Another Almost-Cartesian Consonant Inventory

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Re: Another Almost-Cartesian Consonant Inventory

Post by Creyeditor »

Oh, I see. I understood the parts of Seins-art (no relation to "sort", IINM), since German is my native language. I just never had heard the term applied to language. I had mostly heard it in a sense close to "mode of living" especially when applied to national stereotypes of locals in touristic places. Duden Online uses it as a classification of "Realität" and "Idealität". One could translate the Duden usage to linguistics by talking about realis and irrealis nouns. Biak is a natlang that marks this distinction on its determiners.
BUT, I can totally see why one could use it in parallel to Aktionsart for gender, mass/count, animacy and similar stuff. I would have probably still called it either gender or noun class, since I did not know about the term Seinsart in linguistics.
Intuitively, I can see why you want the first to consonants to express Art (the head noun of both Seinsart and Aktionsart) on the first two letters. On the other hand, does that make words more easily confusable. If, let's say both "rice" and "wheat" (inanimate mass nouns) start with the similar letters and have similar meanings, does that make them more easily confusable. IIRC, someone once criticized something similar about Wilkins' Real Character.
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Re: Another Almost-Cartesian Consonant Inventory

Post by eldin raigmore »

There’s no way it can be perfect. There are only eight PoAs and I think there are eight +- a couple different sub variables of seinsart. And some of the inflections of a nominal root will promote the second PoA into the first position.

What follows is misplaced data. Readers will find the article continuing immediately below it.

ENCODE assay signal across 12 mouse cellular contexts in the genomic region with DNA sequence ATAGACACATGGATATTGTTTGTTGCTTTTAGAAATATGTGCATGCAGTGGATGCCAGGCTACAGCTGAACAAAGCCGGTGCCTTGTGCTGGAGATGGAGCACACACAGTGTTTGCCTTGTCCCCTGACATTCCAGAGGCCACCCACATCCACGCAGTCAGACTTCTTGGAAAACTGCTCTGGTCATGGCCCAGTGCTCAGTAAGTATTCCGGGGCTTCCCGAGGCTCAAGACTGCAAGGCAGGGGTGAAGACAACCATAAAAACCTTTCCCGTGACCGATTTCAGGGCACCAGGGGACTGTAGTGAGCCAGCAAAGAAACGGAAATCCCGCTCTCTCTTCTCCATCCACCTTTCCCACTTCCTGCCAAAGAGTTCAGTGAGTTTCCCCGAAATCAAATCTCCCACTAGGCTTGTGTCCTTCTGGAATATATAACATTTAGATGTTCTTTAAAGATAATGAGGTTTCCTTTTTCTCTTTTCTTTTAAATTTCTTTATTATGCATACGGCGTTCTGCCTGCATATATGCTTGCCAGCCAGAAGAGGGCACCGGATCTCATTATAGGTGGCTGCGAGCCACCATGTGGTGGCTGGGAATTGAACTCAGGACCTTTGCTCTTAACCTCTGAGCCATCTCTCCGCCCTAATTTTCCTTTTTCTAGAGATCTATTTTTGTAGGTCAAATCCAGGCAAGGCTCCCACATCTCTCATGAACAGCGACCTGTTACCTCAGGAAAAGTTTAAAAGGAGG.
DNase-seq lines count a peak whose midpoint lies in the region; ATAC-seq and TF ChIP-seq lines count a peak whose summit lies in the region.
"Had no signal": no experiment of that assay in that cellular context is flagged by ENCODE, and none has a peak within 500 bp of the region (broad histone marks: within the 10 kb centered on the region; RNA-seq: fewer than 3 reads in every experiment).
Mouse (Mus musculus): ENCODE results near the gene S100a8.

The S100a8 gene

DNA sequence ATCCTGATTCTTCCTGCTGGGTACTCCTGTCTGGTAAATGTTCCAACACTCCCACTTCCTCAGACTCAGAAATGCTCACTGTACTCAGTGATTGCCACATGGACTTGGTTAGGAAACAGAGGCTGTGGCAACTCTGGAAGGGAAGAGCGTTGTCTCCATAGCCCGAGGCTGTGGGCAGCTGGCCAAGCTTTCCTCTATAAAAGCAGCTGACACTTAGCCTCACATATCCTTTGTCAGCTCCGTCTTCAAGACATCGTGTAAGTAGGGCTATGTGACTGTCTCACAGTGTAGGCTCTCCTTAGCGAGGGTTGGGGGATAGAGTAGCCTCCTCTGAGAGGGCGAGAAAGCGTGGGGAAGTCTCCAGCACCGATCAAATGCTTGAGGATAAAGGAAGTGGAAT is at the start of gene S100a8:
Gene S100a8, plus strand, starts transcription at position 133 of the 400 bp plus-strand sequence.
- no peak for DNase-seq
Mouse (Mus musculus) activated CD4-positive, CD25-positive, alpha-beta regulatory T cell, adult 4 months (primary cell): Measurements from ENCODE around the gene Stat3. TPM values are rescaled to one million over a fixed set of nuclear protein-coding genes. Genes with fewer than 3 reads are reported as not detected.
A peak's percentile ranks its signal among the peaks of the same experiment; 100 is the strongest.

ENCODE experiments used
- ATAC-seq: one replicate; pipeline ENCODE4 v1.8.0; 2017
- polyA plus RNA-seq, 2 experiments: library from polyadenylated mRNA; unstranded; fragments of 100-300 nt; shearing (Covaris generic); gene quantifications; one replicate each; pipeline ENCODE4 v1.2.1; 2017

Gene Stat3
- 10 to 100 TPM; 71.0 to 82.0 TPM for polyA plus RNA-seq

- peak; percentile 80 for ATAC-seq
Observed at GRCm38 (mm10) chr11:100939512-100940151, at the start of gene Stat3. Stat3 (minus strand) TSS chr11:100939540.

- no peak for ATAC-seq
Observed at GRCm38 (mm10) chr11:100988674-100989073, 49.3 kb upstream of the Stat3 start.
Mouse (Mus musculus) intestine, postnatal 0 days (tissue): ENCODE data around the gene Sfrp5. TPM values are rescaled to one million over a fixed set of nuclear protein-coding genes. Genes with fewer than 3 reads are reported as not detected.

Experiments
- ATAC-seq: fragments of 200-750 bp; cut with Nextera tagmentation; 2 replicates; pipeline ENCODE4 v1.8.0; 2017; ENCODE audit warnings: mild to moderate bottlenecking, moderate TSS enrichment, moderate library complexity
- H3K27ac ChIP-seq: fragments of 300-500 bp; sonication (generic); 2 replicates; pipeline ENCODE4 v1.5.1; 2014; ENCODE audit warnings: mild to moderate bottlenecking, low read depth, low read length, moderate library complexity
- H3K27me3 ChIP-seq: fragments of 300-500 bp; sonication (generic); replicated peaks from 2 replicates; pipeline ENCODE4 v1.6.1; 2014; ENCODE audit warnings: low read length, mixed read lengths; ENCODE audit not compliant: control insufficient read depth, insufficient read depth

Mmutation of a words initial consonant encodes syntactic information about the noun into the MoA of its first consonant.
I was thinking maybe the initial PoA could encode non-grammatical, semantic information, about the noun’s referent; information that would be lexically inherent in the root, and not change with inflection. It should, however, be relevant to how likely the noun is to occupy certain morphosyntactic ally-assigned argument positions. That’s why animacy and concreteness and ability to sense the environment and to speak would be parts of seinsart. I’ve changed my mind about mass-vs-count and common-vs-proper. Or, rather, I’m considering changing my mind.

In the classical languages having a final consonant of a verb be a liquid MoA told certain syntactic and/or morphological information about those so-called liquid verbs.
I thought the final consonant’s PoA could help hint at lexically-inherent semantic information about the verb, that would make the semantic interpretation of certain morphological markings more clear. The one that jumped to my mind was aktionsart.

Sorry about the sart vs art error. German isn’t my L1. Its not even my L2, assuming I have one.